Prayer is a discipline that connects us to God, expresses our need, deepens our faith, protects us from evil, molds us to be like Christ, and fuels us for mission. This week, in our series on “The Delight of Discipline” we took some time to stir up one another to be a joyful, faith-filled, and faithful people of prayer from Luke 5:12-26. Prayer is not a drudgery but an opportunity to have a relationship with the living God and to be used by Him in immeasurable ways.
Here are some quotes from the sermon Sunday that were meant to stir us to be a people of prayer.
Prayer is not an appetizer, it is the main course. It is not merely a lead into your dinner, or a Bible study or a transition between songs on Sunday morning. Prayer is privileged communion with the living God who sacrificed his only Son that we might relate to him as Father, shepherd, keeper and Lord. Prayer is communion with God.
“He would withdraw to desolate places and pray” (Luke 5:16). If Jesus needed to get alone with the Father, multiple times, don’t you think we need time alone with God our Father.
Jesus teaches us how to pray and part of that prayer from Matthew 6 is a prayer for protection from evil. “Lead us not into temptation but deliver us from evil…” Here is a quote from Russell Moore regarding prayer and temptation to sin.
One of the first ways you can tell that you are moving beyond temptation into a pattern of sin is if you find yourself in a time of prayerlessness.
That isn’t just a “spiritual maturity issue”—it’s a gospel issue.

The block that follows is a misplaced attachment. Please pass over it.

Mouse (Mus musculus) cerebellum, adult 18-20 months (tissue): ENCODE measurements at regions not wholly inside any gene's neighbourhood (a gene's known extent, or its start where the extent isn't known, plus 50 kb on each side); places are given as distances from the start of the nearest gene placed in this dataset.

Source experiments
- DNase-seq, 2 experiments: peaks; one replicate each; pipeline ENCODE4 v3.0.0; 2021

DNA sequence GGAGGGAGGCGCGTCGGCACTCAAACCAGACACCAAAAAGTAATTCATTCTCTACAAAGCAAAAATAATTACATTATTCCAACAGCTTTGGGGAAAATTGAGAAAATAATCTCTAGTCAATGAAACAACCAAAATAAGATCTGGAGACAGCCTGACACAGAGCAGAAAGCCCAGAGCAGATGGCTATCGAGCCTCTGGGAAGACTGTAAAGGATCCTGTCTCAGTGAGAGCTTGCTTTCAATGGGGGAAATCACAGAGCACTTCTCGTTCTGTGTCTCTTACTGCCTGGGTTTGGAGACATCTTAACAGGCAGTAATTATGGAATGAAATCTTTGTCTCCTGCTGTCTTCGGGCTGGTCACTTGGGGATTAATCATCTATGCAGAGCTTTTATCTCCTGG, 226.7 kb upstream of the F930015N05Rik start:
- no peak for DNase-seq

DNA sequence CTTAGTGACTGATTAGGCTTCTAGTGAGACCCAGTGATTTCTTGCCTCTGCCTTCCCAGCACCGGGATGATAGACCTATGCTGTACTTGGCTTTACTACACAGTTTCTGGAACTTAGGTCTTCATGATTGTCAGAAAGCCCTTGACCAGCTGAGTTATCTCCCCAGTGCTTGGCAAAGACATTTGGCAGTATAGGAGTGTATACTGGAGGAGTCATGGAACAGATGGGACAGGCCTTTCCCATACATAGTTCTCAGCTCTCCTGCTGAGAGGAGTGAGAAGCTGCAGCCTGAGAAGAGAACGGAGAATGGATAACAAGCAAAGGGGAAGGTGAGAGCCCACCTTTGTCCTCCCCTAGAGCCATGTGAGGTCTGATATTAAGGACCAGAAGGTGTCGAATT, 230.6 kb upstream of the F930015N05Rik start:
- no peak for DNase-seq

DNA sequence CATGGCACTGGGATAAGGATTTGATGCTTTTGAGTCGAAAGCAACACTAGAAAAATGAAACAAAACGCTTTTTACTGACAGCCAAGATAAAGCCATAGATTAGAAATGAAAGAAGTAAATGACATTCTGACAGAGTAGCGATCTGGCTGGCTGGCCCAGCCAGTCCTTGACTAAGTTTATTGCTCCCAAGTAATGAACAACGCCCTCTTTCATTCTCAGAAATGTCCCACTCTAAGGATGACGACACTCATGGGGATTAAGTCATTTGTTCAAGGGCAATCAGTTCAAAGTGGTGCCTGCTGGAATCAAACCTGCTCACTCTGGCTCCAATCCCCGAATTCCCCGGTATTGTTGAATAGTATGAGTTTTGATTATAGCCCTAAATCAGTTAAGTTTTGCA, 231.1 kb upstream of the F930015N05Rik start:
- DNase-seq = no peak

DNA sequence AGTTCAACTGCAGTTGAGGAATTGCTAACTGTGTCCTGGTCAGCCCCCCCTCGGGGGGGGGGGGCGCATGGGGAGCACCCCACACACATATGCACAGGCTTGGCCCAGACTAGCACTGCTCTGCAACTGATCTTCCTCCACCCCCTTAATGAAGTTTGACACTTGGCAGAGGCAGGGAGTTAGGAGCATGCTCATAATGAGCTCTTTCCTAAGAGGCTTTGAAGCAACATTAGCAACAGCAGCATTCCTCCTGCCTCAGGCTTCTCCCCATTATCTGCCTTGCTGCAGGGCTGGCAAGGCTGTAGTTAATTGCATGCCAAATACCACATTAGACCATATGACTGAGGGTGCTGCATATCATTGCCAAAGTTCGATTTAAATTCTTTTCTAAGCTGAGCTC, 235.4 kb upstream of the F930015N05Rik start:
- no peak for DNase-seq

You are recreated through the gospel with a nature that longs for communion with God. The Spirit within you cries out, “Abba! Father!” (Rom. 8:15; Gal. 4:6). Prayer is exactly how you experience the sympathy of your high priest who has triumphed over your temptation. After all, you are not the only one praying when you pray. The Spirit himself prays through you, and as he does so, he works to align your will and desires with those of Christ Jesus (Rom. 8:26–27).
If you are reluctant to pray, it just might be that you, like Adam and Israel before you, are hiding in the vegetation, ashamed to hear the rustling of the leaves that signals he is here.
Russell Moore —Tempted and Tried: Temptation and the Triumph of Christ, p. 171.
Prayer can be twisted by our self-righteous hearts to be a means of earning God’s favor or an action that we make into an attempt to put God in our debt. This quote helps us remember the place of prayer as we pray for others.
God does not need our good works but our neighbor does.- Tullian Tchividjian
When we pray for others we get the joy of lifting another person down through roof to the Savior because we believe that life altering things happen if you just get them close to Jesus.
The essence of prayer is faith. And it is the prayer of faith that attracts the gaze of God, and ignites his power to act on behalf of His people. Prayer doesn’t force God’s activity but excites Him to move. God uses the prayers of his people as a means of exercising the greatness of his power.
Every mighty movement of God among a people, in a city, or across the world has been preceded by, sparked by, and sustained by the Word of God and prayer. Oh that we in our lifetime, as individuals and as a people would experience the joy of asking God for a mighty move of his Spirit and see it in our day.